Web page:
MILFORD TRACK - South Island, New Zealand (March 2001)
In March 2001, a group of six of us comprising Paul Blanchard (Gowlings, Ottawa), Andrew Brown (QC, Auckland) and John Hackett (AJ PArk, Auckland) together with our respective wives, Alison, Janet & Kristin, walked the Milford Track in the South Island of New Zealand.
Weather-wise, we experienced stunning days, with only a little mist and cloud at the top of the Mackinnon Pass on day three.
To get there, we flew into Queenstown, which is dubbed the "adventure capital of New Zealand". Anything goes there, and you can choose from adrenaline-pumping things such as bungy jumping from a platform some 350 ft.(105m)from the ground, white water rafting, jet boating, canyoning or parapenting. Once the adrenaline starts dying off, you can sample excellent food at the many restaurants, while washing it down with copious amounts of the good wine which is produced at any of the many local vineyards.
Or, you can walk the now famous Milford Track, which is what we did. Check out www.ultimatehikes.co.nz/Milford_Track and click on Take the Walk for the virtual tour.
You are looking at a moderate hike of 32 miles (50kms) over three and a half days, with the third and fourth days offering rewarding views; ie, lots of uphill work!
We bussed from Queenstown to Te Anau, where we boarded a boat for a pleasant cruise to the starting point of the walk. We walked 300 yards (275m) to Glade House, our first overnight accommodation- not the hardest day of walking! Our group comprised about 40 people made up principally of Australians, New Zealanders, Canadians, Americans, and Japanese. We introduced ourselves to each other and each country group sang a song - Andrew and I refrained from doing the haka (Maori war challenge), as we didn't want to scare off our newly-acquired friends.
We stayed in three lodges along the way, and these offered excellent facilities. You can do what's called a "freedom walk" and stay in huts along the way. You essentially prepare your own meals and arrange your transport in and out.
The lodge tour is certainly highly recommended.
Day two started with a swim in the near freezing river. We swam each day on the walk, and it seemed the water just colder and colder.
The walk comprised a 10 mile(16km)through stunning scenery in the Clinton Valley, and then through a lovely beech tree forest.
We hiked through the Valley of the Perpendicular to Pomplona Lodge - just the names sounded so exotic!
The nice thing about the lodges is that you can get out of your hiking boots and dirty clothes, shower, and slip into something comfortable - then you can sample some of the great local wines - the food's not too bad either.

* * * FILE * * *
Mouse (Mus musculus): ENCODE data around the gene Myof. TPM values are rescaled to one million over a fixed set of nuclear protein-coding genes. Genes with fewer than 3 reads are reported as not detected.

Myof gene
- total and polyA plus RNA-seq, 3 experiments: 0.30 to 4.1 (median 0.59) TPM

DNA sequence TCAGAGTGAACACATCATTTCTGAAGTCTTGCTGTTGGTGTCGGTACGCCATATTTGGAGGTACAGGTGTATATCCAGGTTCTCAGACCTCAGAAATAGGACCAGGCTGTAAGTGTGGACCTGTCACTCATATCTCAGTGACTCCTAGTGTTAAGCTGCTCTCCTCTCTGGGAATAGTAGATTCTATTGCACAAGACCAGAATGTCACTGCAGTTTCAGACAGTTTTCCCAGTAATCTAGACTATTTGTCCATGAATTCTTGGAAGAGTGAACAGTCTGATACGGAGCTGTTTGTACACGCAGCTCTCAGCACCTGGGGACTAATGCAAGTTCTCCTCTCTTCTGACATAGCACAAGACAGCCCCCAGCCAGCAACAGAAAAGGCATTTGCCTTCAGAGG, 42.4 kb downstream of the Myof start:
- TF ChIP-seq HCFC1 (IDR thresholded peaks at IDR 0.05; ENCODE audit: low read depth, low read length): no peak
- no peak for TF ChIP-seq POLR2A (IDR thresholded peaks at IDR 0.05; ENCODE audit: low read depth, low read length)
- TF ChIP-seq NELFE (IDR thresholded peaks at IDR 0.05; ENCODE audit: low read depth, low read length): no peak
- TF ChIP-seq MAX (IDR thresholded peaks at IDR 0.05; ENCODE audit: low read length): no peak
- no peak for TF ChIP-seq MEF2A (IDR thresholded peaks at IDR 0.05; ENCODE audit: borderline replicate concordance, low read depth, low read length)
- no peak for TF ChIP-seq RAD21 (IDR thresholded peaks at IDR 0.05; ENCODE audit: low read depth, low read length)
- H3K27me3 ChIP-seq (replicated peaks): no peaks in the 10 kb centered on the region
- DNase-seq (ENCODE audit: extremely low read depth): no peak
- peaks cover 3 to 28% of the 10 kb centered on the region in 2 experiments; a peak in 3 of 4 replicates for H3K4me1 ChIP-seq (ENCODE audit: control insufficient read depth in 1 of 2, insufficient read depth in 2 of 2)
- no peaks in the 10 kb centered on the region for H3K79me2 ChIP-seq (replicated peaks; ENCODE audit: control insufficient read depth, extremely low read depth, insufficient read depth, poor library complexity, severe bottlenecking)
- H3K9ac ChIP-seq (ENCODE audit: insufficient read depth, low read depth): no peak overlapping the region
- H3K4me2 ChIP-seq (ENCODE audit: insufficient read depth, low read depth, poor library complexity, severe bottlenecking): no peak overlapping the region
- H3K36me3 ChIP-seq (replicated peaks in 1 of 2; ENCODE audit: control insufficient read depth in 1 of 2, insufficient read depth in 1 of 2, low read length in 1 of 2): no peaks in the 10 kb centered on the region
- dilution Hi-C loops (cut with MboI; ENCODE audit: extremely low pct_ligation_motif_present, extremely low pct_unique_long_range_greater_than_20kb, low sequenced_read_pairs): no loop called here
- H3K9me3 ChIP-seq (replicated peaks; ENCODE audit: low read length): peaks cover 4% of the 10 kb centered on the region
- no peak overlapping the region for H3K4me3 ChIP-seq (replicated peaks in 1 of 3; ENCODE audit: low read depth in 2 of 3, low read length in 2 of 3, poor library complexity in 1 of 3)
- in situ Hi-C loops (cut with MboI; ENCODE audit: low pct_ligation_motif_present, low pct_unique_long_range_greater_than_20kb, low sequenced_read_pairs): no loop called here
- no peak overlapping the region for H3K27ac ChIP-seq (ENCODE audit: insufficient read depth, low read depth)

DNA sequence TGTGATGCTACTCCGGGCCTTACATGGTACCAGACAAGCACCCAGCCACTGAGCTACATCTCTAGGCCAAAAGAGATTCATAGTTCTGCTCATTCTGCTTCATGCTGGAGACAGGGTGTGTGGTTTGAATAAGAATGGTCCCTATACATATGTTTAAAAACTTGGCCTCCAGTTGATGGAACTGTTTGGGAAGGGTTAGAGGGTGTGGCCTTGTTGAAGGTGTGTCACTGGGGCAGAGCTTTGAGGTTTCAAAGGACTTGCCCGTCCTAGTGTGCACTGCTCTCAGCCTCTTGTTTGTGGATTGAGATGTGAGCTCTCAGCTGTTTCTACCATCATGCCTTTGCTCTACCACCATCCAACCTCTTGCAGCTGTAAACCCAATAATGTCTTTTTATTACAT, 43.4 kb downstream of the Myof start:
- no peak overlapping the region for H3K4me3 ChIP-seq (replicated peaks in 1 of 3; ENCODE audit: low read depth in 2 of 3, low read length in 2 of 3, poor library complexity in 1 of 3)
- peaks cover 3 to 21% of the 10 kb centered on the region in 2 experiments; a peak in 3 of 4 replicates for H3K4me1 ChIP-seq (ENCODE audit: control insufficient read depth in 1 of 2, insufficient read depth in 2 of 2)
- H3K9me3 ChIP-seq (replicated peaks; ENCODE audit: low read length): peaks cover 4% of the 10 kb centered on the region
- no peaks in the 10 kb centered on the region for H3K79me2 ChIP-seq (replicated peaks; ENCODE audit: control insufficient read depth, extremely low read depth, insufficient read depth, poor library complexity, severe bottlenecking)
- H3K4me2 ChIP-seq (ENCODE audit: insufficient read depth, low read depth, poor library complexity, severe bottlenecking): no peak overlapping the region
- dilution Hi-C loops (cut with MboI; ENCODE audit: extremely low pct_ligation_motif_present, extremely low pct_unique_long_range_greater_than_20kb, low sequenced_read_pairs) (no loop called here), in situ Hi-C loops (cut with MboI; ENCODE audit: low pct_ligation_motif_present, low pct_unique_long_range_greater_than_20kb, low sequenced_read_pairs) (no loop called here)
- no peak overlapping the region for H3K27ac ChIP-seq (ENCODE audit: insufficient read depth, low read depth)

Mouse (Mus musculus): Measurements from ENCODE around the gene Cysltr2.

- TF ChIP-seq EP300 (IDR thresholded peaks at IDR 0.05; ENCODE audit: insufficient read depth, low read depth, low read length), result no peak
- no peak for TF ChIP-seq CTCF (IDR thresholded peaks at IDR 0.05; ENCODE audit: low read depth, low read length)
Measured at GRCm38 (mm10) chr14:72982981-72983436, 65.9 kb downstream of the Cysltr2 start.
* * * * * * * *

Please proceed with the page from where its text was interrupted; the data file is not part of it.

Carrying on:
Day three was probably the toughest physically. We hiked for around six hours, covering just nine miles, up a number of zig zagging switchbacks through the Mackinnon Pass. The views all the way up and even on the way down were spectacular.
We took an additional four mile round trip to the Sutherland Falls, which are the highest in New Zealand, where both Paul and I had an invigorating (very quick) swim behind the falls themselves.
We stayed the night in the Quintin Lodge, where the Pegasus Bay sauvignon blanc tasted even better!
The last day was a relatively flat 13 mile (20km) walk out to Sandfly Point to meet our launch which was to take us for the Milford Sound cruise.
Sandfly Point is aptly named! Sandflies are a small mosquito-like insect. Some people in our group reacted rather badly to the bites, but we were armed with a repellent called Bushman's Friend, which repelled virtually everything.
Legend has it that a Maori (New Zealand's indigenous people) goddess released sandflies to stop males lingering too long in the beauty of Fiordland - it worked!
The feet were beginning to hurt a bit, but a quick dip in the McKay Falls - it had to be quick as otherwise they would have had to carve both Paul and I out of the icy water - certainly numbed the feet to the extent that there was no longer any pain felt!
The Milford Sound is really impressive. It is a fiord, at the heart of which stands Mitre Peak.
The cruise gives you a glimpse of mountain peaks, huge waterfalls, and sheer precipices. Most of the best bottled export drinking water comes straight out of Milford Sound.
It was over more fine wines that evening that we discussed our next walk which was to be in Nepal to Everest Base Camp. This was duly undertaken in September 2003.
The concept of making this a regular event also came about later in the evening after even more fine wines!
John B. Hackett
Auckland, New Zealand